In a more recent study, we looked at Intermountain Health Care, where doctors, under the leadership of Dr. Brent James, have applied the entire quality-management concept to the hospital's functions (Bohmer et al., 2002). The study was focused on two intensive care units (ICUs) located next to each other in LDS Hospital in Salt Lake City (Tucker et al., in progress). We found that, even though the hospital had developed an overarching quality system, frontline care was administered differently in the two units. In addition to some structural differences, the medical directors of each ICU had different design models for operating their units. In one ICU, problem solving was more prevalent, especially root-cause elimination (much like Toyota's TPS). This ICU also stressed patient-centered care: the number of admitting physicians was small; interns spent more time on the rotation; a nurse manager was available to assist in problem solving and problem prevention; and the unit developed and used more medical protocols. In the second ICU, the quality of care was also very high, but operations were more physician centered: because there was a different set of patients, there were more admitting physicians; by design, interns spent less time on this rotation; no nurse manager was available for problem solving; the unit had fewer protocols and did not generate any of its own. To further learning at LDS, the two ICU medical directors have now exchanged positions, which should provide a wonderful natural test of how much the differences relate to design choices and how much they relate to differences in the patient mix, structure, etc.

A recent study at the Pittsburgh Regional Health Initiative demonstrates what can be achieved with a systematic approach to redesigning work systems. In one study, the goal was to eliminate central-line-associated bloodstream infections using techniques like those practiced at Toyota. By implementing simple but elegant tools and devices, transmissions of infection were reduced dramatically. In 2003, Allegheny General Hospital's MICU and CCC (Cardiac Critical Care) Units had 37 patients who suffered central-line-associated bloodstream infections, 19 of whom died. In 2004, there were six infected patients, one of whom died (Shannon et al., in progress).

Solutions to the health care problem are being offered from many directions. Our own suggestions are based on the perspectives of the patient and frontline caregiver. We can summarize what we learned through direct observation of how frontline caregivers do their work:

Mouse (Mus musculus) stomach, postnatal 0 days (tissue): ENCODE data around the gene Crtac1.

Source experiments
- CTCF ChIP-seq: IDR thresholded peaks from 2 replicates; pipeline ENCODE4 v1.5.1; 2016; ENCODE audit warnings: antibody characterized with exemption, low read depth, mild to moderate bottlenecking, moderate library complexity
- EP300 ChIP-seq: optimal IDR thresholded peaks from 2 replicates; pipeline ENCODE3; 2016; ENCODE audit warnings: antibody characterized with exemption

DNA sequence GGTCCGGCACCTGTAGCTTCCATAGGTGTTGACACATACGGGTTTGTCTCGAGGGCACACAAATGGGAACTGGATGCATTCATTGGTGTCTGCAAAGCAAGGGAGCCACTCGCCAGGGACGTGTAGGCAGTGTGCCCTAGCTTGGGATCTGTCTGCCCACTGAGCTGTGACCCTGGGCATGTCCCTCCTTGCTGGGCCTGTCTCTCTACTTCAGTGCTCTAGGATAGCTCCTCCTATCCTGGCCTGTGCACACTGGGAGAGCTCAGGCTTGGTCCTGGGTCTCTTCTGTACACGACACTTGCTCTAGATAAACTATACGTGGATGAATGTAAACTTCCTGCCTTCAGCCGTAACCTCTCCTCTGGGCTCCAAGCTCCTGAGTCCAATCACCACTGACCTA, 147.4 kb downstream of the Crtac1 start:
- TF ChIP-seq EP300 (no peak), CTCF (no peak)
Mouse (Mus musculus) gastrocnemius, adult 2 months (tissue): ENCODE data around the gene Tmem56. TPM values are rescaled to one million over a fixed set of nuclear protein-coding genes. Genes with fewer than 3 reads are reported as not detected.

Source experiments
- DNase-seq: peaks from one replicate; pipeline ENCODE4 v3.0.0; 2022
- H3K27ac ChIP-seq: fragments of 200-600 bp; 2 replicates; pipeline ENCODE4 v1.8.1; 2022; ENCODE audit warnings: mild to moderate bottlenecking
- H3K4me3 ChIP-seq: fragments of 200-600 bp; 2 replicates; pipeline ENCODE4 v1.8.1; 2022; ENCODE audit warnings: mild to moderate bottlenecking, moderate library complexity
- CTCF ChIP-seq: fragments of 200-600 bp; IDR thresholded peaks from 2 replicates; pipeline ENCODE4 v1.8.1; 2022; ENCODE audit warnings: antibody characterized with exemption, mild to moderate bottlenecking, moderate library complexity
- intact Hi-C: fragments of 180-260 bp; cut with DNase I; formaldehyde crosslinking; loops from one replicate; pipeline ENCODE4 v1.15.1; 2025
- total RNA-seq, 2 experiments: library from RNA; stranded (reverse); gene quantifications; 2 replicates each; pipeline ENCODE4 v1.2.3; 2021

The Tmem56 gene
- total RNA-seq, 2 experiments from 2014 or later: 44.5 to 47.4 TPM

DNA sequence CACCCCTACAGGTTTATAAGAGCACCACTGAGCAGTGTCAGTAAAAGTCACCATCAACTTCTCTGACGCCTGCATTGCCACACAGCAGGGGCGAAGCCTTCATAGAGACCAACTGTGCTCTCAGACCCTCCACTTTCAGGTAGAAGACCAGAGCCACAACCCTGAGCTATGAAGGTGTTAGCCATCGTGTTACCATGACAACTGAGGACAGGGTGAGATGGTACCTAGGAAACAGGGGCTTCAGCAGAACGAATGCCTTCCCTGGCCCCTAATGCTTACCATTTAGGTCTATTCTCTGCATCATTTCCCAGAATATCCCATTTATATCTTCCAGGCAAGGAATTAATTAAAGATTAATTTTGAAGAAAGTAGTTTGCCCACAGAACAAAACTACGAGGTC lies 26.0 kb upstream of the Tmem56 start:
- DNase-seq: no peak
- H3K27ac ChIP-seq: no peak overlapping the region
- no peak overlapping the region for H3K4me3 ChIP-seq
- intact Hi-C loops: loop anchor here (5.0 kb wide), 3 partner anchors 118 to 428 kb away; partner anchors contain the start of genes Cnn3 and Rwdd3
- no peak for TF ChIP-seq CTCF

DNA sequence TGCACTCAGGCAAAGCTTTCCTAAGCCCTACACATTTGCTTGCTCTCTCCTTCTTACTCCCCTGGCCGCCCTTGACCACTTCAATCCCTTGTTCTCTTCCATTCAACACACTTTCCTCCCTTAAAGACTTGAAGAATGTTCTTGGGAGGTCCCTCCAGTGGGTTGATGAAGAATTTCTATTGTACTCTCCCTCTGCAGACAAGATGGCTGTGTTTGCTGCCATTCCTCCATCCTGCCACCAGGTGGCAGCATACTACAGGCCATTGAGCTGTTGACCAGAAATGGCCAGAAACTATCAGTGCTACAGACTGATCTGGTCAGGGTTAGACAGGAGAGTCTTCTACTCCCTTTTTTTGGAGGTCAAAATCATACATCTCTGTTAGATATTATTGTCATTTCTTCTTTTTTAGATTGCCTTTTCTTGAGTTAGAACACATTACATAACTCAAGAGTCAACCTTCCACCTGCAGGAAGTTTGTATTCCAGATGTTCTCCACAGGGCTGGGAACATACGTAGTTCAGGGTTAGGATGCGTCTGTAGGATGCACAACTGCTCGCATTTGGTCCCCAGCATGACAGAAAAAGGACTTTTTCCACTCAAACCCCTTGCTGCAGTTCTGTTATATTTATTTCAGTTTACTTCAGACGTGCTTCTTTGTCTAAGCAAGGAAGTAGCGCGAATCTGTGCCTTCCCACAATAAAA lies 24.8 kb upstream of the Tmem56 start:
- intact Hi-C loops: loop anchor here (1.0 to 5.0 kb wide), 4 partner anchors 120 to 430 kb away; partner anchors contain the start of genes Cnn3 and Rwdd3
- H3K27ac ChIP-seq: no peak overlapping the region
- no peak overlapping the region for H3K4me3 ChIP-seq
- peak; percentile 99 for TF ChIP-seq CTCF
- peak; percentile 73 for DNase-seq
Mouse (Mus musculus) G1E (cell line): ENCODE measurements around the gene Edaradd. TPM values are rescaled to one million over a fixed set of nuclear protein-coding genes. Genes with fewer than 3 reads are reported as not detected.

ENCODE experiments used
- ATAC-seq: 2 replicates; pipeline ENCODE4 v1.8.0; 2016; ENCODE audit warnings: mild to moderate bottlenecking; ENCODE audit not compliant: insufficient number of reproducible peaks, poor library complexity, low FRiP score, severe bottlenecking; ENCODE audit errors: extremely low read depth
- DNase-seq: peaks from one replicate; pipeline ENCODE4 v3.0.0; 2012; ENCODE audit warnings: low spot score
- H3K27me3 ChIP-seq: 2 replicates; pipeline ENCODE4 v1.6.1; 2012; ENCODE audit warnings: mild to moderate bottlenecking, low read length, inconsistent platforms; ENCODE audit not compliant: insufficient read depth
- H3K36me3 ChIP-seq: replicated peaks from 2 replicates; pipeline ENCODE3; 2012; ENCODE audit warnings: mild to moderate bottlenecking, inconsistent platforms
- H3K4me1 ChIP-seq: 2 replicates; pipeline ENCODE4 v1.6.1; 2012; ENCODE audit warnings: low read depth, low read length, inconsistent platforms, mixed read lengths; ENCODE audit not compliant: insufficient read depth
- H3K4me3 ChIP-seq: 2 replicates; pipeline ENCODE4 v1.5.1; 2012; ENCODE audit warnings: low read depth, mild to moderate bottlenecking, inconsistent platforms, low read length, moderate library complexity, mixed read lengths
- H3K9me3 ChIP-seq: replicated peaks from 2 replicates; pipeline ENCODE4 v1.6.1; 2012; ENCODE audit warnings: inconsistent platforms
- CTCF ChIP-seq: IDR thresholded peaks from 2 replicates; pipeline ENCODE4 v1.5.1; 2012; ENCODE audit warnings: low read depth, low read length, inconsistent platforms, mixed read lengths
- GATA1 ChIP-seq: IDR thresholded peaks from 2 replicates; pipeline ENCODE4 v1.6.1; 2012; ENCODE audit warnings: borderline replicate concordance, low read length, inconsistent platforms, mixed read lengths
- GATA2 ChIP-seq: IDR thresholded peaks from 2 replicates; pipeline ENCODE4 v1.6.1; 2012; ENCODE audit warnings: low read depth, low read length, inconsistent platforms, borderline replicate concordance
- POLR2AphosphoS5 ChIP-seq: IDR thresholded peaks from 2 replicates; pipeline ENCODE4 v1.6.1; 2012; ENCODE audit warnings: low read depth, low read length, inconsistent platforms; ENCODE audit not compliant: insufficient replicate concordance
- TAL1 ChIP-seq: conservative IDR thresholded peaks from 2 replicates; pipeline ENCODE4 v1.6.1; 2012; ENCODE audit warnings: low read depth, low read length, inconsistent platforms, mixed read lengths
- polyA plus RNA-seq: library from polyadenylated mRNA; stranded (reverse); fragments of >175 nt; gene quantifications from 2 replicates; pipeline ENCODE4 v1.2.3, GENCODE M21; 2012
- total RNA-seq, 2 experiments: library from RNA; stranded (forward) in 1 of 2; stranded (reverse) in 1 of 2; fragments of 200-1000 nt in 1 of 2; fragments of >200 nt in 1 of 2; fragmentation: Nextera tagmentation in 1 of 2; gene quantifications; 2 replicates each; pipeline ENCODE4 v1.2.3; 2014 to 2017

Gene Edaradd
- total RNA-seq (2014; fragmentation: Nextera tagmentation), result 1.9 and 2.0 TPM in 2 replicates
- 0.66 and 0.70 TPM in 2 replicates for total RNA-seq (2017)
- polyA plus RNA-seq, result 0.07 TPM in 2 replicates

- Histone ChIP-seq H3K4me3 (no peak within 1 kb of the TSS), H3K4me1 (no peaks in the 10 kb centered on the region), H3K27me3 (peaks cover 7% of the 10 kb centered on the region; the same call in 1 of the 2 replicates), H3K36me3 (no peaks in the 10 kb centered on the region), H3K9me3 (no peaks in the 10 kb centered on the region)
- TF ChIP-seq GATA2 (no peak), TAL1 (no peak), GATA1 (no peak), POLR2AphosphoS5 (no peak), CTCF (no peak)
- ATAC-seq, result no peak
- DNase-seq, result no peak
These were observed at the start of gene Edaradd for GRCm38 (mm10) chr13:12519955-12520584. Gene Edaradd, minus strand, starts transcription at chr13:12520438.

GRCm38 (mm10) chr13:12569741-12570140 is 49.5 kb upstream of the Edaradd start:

• Most hospitals have evolved complex work systems that conspire against defect-free health care.
  • Caregivers have come up with “work arounds” and other ineffective approaches to solving problems. Frontline workers spend a significant fraction of their time doing nonvalue-added work caused by fundamental failures in the design of work systems.
  • The delivery of patient-centered care by nurses and other frontline caregivers is limited under current work systems designs.
  • Systems approaches perfected by industrial corporations (e.g., Toyota's TPS) appear to provide useful models for improving health care work systems.

The challenge for engineers and managers outside the health care system is to bring the lessons learned in other settings to clinics and hospitals.

REFERENCES

  1. Bates DW, Boyle DL, Vander Vliet MB, Schneider J, Leape L. Relationship between medication errors and adverse drug events. Journal of General Internal Medicine. 1995;10(4):199–205. [PubMed: 7790981]
  2. Bohmer R, Edmondson AC, Feldman LR. Cambridge, Mass: Harvard Business School Publishing; 2002. Intermountain Health Care. HBS Case No. 603-066.
  3. Miguel MF, Bowen HK. Cambridge, Mass: Harvard Business School Publishing; 1997. Ophthalmic Consultants of Boston and Dr. Bradford J. Shingleton. HBS Case No. 697-080.
  4. Shannon RP, et al. Cambridge, Mass: Harvard Business School Publishing; Eliminating Central Line Infections in Two Intensive Care Units: Results of Real-time Investigation of Individual Problems. In progress. Harvard Business School Working Paper.
  5. Spear S. Cambridge, Mass: Harvard Business School Publishing; 2001. Deaconess-Glover Hospital (C) HBS Case No. 602-028.
  6. Spear SJ, Bowen HK. Decoding the DNA of the Toyota Production System. Harvard Business Review. 1999 September-October:96–106. HBS Case No. 99509.
  7. Spear S, Kenagy J. Cambridge, Mass: Harvard Business School Publishing; 2000a. Deaconess-Glover Hospital (A) HBS Case No. 601-022.
  8. Spear S, Kenagy J. Cambridge, Mass: Harvard Business School Publishing; 2000b. Deaconess-Glover Hospital (B) HBS Case No. 601-023.
  9. Spear SJ, Schmidhofer M. Ambiguity and workarounds as contributors to medical error. Annals of Internal Medicine. 2005;142(8):627–630. [PubMed: 15838069]
  10. Tucker AL. Harvard University; Cambridge, Massachusetts: 2003. Organizational Learning from Operational Failures. Unpublished dissertation.
  11. Tucker A, Bowen HK, LaPierre BC. Cambridge, Mass: Harvard Business School Publishing; Quality Improvement in Intensive Care at LDS Hospital. In progress. HBS Case No. 604-071.
  12. Tucker AL, Edmondson AC, Spear SJ. When problem solving prevents organizational learning. Journal of Organizational Change Management. 2002;15(2):122–137.
Copyright © 2005, National Academy of Sciences.
Bookshelf ID: NBK22860